Like all high school basketball players, Jeff Ament had visions of playing hoops at the college level. Although his hoop dreams were never realized, it's safe to say things turned out pretty well for the 1981 graduate of Big Sandy High School.
After a standout prep career for the Pioneers and a couple of years as a student at the University of Montana, Ament moved to Seattle and later found himself living out another dream as the bass player for the world-famous rock band Pearl Jam.
When he isn't on tour playing in front of sold-out arenas or in the studio, Ament, who lives in Missoula, remains active in the local sports scene. He plays pick-up basketball games at Peak Health and Wellness and sits courtside at many Griz games. He's also an avid skateboarder and was instrumental in making Missoula's Mobash Skate Park a reality.
Here, Ament discusses, among other things, his career at Big Sandy, Griz hoops, getting Cokes for CBS Sports commentator Billy Packer and Starting Lineup thieves.
Q: What was your high school sports career like as a Big Sandy Pioneer?
A: It was up-and-down. I had some tough years early, but as a senior it kind of all happened for me. I was all-state in football and was one of the leading scorers in Class B in basketball. I love basketball and had high hopes of playing in college, but those dreams were dashed quickly.
Q: What were some of the highlights of your basketball career?
A: We made the state tournament in 1980 when I was a junior and took fourth place. In the first game against Loyola, our two best scorers had fouled out and I was the only shooter left on the court. I hit a shot at the buzzer to send the game into overtime, but we lost.
As a senior I could dunk and did it a lot during warm-ups, but never in a game. At divisionals against Cascade, I got a steal and thought, ‘I'm gonna dunk it.' Well, I got too excited and took off from the free-throw line and missed the double-pump layup. Actually, now that I think of it, that was more like a lowlight.
Q: As far as Pearl Jam goes, are you guys sports fans?
A: I think so. Ed (Vedder) and I go to NBA games whenever we can. We've also been to the Final Four in Charlotte and New Orleans. That's about as exciting as it gets for me as far as sports are concerned. In 1994, when Arkansas won the national title, I had awesome seats. It just so happened that Billy Packer's son was a big Pearl Jam fan. At the games, he was a runner for his dad. He told me that if I could get him tickets to the show the next night, I could have his job and his seat at halfcourt. So there I was, right behind Jim Nantz and Billy Packer, watching the game. A couple of times Packer said, ‘Go get me a Coke,' just so it looked like I was doing something. That was probably the best fringe benefit of all time, right there.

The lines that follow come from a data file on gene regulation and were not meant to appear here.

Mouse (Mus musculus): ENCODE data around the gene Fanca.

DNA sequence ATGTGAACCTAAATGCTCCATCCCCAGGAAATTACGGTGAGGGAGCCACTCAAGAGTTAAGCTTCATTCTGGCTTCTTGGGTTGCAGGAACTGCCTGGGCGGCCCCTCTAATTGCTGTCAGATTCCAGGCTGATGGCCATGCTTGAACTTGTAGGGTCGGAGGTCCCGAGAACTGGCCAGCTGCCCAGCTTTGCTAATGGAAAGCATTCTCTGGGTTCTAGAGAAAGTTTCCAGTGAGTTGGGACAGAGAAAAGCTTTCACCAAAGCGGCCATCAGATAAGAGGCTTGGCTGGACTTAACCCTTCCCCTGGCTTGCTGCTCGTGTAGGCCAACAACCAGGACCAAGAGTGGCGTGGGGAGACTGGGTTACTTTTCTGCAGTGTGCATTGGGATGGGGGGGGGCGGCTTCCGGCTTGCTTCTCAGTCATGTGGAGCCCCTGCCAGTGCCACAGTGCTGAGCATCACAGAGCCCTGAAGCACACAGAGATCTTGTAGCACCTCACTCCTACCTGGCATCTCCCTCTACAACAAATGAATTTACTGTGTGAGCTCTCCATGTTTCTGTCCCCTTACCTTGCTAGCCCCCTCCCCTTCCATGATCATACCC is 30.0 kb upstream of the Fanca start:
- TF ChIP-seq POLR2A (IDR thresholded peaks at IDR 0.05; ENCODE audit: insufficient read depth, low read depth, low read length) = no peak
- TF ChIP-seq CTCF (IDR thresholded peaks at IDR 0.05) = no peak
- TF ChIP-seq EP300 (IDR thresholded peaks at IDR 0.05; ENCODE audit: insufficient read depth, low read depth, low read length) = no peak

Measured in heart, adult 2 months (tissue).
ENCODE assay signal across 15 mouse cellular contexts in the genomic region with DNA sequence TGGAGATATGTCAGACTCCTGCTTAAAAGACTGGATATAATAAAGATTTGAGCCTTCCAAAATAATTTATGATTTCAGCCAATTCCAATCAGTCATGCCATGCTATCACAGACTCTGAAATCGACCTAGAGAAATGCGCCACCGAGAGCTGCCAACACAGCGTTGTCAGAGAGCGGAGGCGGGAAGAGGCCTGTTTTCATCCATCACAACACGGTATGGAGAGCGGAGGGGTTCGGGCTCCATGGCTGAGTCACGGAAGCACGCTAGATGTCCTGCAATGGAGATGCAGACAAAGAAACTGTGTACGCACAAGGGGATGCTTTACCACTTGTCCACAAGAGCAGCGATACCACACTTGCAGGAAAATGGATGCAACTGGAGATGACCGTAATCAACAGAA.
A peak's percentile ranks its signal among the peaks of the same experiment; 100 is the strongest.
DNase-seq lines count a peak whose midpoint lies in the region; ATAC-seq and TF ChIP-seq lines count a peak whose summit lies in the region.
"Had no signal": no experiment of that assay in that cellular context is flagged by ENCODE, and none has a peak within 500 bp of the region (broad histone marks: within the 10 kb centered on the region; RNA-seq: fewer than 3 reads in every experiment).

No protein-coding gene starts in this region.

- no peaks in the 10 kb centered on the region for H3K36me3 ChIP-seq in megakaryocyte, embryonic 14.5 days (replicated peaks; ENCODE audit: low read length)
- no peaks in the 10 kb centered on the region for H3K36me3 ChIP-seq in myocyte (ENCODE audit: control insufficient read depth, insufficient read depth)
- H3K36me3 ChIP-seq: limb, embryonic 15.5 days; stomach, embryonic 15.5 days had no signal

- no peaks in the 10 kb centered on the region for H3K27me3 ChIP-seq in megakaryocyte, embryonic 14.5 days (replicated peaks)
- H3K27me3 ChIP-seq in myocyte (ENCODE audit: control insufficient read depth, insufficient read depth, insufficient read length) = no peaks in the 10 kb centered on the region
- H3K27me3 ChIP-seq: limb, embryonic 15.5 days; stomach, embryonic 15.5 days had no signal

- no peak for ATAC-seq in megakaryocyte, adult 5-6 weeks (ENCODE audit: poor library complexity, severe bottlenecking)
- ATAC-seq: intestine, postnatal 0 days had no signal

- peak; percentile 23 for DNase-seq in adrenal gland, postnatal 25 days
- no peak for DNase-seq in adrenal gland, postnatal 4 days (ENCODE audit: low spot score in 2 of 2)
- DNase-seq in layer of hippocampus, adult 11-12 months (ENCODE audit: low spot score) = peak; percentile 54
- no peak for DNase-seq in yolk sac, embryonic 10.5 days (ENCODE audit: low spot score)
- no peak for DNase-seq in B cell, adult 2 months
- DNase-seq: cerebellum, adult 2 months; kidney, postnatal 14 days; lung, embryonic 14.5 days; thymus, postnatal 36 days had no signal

Q: Before you guys were named Pearl Jam, you were called Mookie Blaylock, who was a former guard for the University of Oklahoma and NBA player. What's the story behind that?
A: Well, when we were recording our first record, we had a per diem of about $10. So when we got lunch at the store across the street, we'd always buy a pack of basketball cards. When we turned in our tape, we didn't have a name for the band yet so we put a Mookie Blaylock card in the case. We were about to go on a tour and still didn't have a name and needed one quickly. We were told it didn't need to be the name that we were going to use forever, just something for the tour. Someone saw the Mookie Blaylock card and said, ‘How about Mookie Blaylock?' We decided to go with it and did a 10-show tour with Alice in Chains as Mookie Blaylock. Mookie was cool about it, too—he didn't sue us. I actually got to meet him later on and shoot around a little bit. We also made a Pearl Jam T-shirt with a picture of him on it. I guess we owe Mookie a lot.